Sylvia Chong / English & American Studies
As a professor who specializes in film and media and in Asian American Studies, I immediately thought that my “Dream Idea” would obviously be to make a film with my students. After all, what better way to promote active student participation? However, from my past experience teaching out-of-the-ordinary films, I knew that the typical student actually has very little exposure to the vast variety of film styles and subjects in the world. Even student film buffs knew very little about film, having cultivated their tastes based on what was available at their local video store.
The range of possibilities that they could imagine was very narrow-David Lynch or Michael Moore might represent the outer limits of the “strange” or the “different” for them. This is quite different from the situation in which student poets or novelists find themselves, for they profit from years of literature classes and a wealth of books available at the local library. What kinds of inspiration can an aspiring student filmmaker receive if their only exposure is to the cinematic equivalents of Danielle Steele, J.K. Rowling and Michael Crichton?
I want to tackle this lack of a visual education directly, by exposing students to not only a wide variety of films, but to working filmmakers as well. My dream idea is to take an entire class up to a film festival in Washington, D.C., and overload them with a weekend of films and filmmakers. The class I have in mind is my American Studies 201, Asian American Cultural History, which I will be teaching again in Fall 2006. Each October, over the course of 2 weeks, D.C. hosts the Asian Pacific American (APA) Film Festival (http://www.apafilm.org), during which dozens of new films by APA filmmakers receive their national or regional premiers. As a group, my AMST 201 class would attend the opening weekend of the 2006 APA Film Festival, giving them the opportunity to watch over 10 films in 3 days. In addition, I would organize, with the help of festival staff, a dinner with some of the featured filmmakers, where students would get a chance to interact with the authors of these works and deepen their understanding of the films. In 2004, some of the themes included Families on the Edge, Voices of Asian American Youth, Racial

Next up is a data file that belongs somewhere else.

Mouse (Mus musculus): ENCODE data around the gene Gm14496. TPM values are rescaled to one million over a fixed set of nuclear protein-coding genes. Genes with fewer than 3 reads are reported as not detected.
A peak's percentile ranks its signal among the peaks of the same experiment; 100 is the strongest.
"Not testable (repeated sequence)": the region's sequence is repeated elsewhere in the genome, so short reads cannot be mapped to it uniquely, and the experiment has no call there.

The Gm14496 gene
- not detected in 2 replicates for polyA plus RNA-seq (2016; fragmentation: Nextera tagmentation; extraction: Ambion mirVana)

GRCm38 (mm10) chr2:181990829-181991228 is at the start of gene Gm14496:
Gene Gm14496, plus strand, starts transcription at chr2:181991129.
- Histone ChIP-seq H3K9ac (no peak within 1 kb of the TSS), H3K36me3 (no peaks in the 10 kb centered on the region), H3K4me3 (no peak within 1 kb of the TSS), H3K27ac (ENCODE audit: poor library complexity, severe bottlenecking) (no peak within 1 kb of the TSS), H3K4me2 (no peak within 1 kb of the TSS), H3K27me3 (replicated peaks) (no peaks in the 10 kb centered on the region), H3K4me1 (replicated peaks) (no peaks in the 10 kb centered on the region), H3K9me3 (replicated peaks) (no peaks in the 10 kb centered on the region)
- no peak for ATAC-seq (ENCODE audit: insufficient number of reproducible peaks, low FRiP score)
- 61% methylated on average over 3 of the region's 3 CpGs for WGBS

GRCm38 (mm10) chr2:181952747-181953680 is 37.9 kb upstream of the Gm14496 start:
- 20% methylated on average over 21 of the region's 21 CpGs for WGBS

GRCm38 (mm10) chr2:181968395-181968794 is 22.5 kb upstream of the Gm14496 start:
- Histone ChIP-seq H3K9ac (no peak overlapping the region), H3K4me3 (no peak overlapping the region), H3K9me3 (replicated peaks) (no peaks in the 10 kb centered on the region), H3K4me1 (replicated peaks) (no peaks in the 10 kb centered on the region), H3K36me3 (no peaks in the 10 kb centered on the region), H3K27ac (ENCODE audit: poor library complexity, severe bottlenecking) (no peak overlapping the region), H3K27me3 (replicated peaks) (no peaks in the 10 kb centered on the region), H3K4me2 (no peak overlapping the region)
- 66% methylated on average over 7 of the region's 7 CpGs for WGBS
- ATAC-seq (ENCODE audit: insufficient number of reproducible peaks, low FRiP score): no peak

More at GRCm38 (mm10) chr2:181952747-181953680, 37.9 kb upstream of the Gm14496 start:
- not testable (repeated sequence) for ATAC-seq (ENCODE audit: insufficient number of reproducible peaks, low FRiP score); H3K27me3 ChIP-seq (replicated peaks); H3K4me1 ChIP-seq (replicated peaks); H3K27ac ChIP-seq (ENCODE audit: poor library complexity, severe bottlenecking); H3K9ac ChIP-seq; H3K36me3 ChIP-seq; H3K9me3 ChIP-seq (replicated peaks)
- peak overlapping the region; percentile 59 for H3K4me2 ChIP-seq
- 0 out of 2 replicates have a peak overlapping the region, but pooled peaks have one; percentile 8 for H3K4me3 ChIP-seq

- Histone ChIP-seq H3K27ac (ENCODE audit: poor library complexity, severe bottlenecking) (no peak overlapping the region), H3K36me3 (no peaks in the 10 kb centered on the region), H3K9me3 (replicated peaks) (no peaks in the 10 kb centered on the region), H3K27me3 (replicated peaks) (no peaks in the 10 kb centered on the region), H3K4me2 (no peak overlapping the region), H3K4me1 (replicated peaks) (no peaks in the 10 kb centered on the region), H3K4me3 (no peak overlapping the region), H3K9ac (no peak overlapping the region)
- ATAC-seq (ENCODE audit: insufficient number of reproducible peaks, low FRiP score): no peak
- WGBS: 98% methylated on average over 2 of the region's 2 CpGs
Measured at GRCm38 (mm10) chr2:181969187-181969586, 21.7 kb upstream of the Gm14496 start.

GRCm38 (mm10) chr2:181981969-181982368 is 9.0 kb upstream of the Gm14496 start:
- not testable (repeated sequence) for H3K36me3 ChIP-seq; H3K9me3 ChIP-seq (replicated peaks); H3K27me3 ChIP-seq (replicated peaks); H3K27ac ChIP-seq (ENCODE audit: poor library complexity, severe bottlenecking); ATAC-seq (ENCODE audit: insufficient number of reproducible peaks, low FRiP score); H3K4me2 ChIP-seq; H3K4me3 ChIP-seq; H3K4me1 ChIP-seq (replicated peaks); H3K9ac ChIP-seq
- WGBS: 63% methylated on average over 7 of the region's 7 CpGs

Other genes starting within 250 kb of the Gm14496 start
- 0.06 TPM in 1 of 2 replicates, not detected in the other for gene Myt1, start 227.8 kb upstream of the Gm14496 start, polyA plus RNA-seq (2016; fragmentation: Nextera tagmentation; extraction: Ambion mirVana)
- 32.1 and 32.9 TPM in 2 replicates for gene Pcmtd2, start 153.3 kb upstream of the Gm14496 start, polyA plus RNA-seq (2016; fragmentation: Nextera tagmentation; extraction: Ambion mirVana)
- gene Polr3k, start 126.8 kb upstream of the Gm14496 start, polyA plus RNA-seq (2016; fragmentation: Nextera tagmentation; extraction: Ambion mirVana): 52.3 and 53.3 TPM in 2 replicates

Scapegoating in Times of War, and the Filipino American Journey. The program for 2006 has not been determined yet, but it will likely include an equally eclectic mix of feature length and shorts, documentaries and fictions, avantgarde and commercial films.
My estimated budget would be as follows:
Housing at a D.C. hostel or dorm
(25 students x 2 nights x $20/bed) $1000
Transportation via mini-bus
(15 person mini-bus from Enterprise, $90/day x 2 buses x 3 days) $540
(many films are shown at the Smithsonian w/o admission fees; $10/ticket for evening screenings at commercial theaters; 25 students x 2 tickets each) $500
Dinner with filmmakers
($15 per student x 25 students, with 2-3 filmmaker guests) $420
I realize that this amount is over the $2000 limit, so likely I would either as students to contribute towards their housing costs, or try to seek supplementary funding from some other source at UVa. Alternately, I could probably reduce costs by taking fewer students, and there is a possibility that not all students will be able to go because of their other commitments (sports, clubs, family, etc.). But ideally, I want this to be a whole-class project, not just areward for a few “special” students.
Even if this dream idea is not selected for the Mead Endowment, I've put enough energy into figuring out the logistics that I might just implement it anyways, asking the students to pay their own way! I know that I myself have benefited from this “blitzkrieg” method of immersing oneself into a film festival, and I want to give as many students as possible the opportunity of experiencing this, whether or not they decide to pursue filmmaking in the future.